Tag Archive | Codes of Good Practice

SA’s economic woes not BEE, says DTI

BEE and economic climate not connected…..

lionel october 3In his introduction to the Department of Trade and Industry (DTI) presentation to Parliament on the current position with regard to the implementation of Black Economic Empowerment (BEE) as of August, 2015,  DTI’s DG, Lionel October, said that contrary to some claims, BEE was nothing to do with the many economic problems that beset South Africa.
In his overview, before discussing the detail of the B-BBEE Act, the Codes and Sector Charters, October said he wanted place the need for urgent transformation in its proper context. He said that indeed South Africa, as an emerging economy, had been hurt by global factors recently by Chinese currency interventions and originally by its own energy supply problems.

Key to future, says DTI

However, he said, economic transformation in the form of black advancement, procurement from black entrepreneurs, the transfer of basic mineral wealth into beneficiated products and a rebuilt and transformed manufacturing sector held the key to development.   BEE was nothing to do with the pervading “doom and gloom” scenarios that were persisting in business and industry circles.

Lionel October said “things now needed to be speeded up”. He claimed that the country now had all the legislation, tools and direction needed to contribute the shortage of jobs and quoted JP Landman by saying that South Africa faced a further problem that population growth of 200,000 births a year more than the previous year every year was as much a problem currently, he said.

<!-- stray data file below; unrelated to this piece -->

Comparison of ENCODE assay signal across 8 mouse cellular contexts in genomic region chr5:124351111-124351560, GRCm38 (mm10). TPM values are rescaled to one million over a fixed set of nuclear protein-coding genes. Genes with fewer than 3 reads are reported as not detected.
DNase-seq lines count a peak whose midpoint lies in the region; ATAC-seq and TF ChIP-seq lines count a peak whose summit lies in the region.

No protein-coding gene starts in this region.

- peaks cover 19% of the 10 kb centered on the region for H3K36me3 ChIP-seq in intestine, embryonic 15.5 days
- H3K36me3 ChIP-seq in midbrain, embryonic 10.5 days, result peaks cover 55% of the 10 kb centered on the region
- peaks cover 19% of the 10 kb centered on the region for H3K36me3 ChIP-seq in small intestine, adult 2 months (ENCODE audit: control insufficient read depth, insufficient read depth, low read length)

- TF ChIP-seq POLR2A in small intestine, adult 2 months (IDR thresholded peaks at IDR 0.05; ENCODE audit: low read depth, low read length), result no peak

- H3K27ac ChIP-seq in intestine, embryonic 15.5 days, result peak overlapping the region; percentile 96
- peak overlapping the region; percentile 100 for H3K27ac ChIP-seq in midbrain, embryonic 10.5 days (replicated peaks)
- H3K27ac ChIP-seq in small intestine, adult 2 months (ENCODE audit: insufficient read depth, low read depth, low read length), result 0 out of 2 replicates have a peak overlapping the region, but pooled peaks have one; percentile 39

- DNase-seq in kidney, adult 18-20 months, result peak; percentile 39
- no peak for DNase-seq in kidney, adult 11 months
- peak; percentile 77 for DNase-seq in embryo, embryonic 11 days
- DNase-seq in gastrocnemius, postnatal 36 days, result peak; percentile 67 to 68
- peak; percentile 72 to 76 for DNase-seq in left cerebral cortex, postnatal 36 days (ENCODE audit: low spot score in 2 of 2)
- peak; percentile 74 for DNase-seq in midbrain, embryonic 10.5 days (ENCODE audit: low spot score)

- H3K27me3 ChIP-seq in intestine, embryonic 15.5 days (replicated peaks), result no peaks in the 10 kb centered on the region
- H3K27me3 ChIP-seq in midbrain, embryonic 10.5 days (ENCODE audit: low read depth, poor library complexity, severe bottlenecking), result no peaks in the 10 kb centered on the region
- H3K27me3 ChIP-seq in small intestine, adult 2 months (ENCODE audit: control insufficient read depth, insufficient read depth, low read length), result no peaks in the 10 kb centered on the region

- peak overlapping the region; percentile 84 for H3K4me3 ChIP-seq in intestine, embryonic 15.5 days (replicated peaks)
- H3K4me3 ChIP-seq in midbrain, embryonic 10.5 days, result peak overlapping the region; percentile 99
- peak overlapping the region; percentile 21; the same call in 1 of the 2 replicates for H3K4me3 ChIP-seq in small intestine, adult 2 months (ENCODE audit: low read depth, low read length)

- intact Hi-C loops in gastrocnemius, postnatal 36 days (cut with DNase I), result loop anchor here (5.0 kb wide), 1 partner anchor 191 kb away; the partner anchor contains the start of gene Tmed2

The big sell

In tracing the development of BEE since the commencement of the B-BBEE Amendment Act in 2014, the adoption of the B-BBEE Codes of Good Practice in May this year, DTI had held 46 workshops to explain and help in the development and understanding of the need for black empowerment. It was not a racial issue, he insisted, but a programme of necessity if South Africa was to survive economically.

He said that the process of establishing at BEE Commission was at “an advanced stage” – the new acting commissioner having been announced recently.

B-BBEE ACT trumps all

Acting chief director of BEE at DTI, Liso Steto, then reported that the new “trumping” provision in the Broad-Based Black Economic Empowerment Act will take effect in two months time when the 12-month transitional period expires. An example of “trumping”, he explained to MPs, was if, for example, a government department put out for tenders and ignored the provisions of the B-BBEE Act. In that case, the Act would “trump” any regarding the tenders.